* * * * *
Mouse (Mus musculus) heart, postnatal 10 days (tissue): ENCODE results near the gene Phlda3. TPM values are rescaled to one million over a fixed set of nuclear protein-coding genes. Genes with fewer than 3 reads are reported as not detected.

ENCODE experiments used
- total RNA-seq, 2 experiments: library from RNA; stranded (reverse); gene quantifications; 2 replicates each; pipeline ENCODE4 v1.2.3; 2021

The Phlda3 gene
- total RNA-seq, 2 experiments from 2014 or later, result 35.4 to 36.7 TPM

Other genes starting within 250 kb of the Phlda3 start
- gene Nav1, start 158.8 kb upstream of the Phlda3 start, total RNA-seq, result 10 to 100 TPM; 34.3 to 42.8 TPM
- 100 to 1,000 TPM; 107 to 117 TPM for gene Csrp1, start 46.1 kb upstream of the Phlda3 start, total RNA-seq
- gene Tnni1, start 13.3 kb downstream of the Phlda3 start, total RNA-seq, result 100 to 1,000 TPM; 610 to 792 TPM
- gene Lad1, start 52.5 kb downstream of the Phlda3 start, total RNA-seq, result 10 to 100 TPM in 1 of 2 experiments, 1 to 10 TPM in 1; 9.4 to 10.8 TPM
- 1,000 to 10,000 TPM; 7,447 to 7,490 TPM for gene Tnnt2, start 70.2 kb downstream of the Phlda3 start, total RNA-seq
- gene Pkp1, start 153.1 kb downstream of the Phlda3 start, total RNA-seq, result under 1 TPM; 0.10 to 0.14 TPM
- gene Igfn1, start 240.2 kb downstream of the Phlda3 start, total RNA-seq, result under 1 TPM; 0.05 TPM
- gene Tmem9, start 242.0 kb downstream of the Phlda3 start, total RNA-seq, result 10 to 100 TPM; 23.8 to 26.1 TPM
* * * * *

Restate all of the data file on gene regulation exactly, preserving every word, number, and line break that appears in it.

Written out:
Mouse (Mus musculus) heart, postnatal 10 days (tissue): ENCODE results near the gene Phlda3. TPM values are rescaled to one million over a fixed set of nuclear protein-coding genes. Genes with fewer than 3 reads are reported as not detected.

ENCODE experiments used
- total RNA-seq, 2 experiments: library from RNA; stranded (reverse); gene quantifications; 2 replicates each; pipeline ENCODE4 v1.2.3; 2021

The Phlda3 gene
- total RNA-seq, 2 experiments from 2014 or later, result 35.4 to 36.7 TPM

Other genes starting within 250 kb of the Phlda3 start
- gene Nav1, start 158.8 kb upstream of the Phlda3 start, total RNA-seq, result 10 to 100 TPM; 34.3 to 42.8 TPM
- 100 to 1,000 TPM; 107 to 117 TPM for gene Csrp1, start 46.1 kb upstream of the Phlda3 start, total RNA-seq
- gene Tnni1, start 13.3 kb downstream of the Phlda3 start, total RNA-seq, result 100 to 1,000 TPM; 610 to 792 TPM
- gene Lad1, start 52.5 kb downstream of the Phlda3 start, total RNA-seq, result 10 to 100 TPM in 1 of 2 experiments, 1 to 10 TPM in 1; 9.4 to 10.8 TPM
- 1,000 to 10,000 TPM; 7,447 to 7,490 TPM for gene Tnnt2, start 70.2 kb downstream of the Phlda3 start, total RNA-seq
- gene Pkp1, start 153.1 kb downstream of the Phlda3 start, total RNA-seq, result under 1 TPM; 0.10 to 0.14 TPM
- gene Igfn1, start 240.2 kb downstream of the Phlda3 start, total RNA-seq, result under 1 TPM; 0.05 TPM
- gene Tmem9, start 242.0 kb downstream of the Phlda3 start, total RNA-seq, result 10 to 100 TPM; 23.8 to 26.1 TPM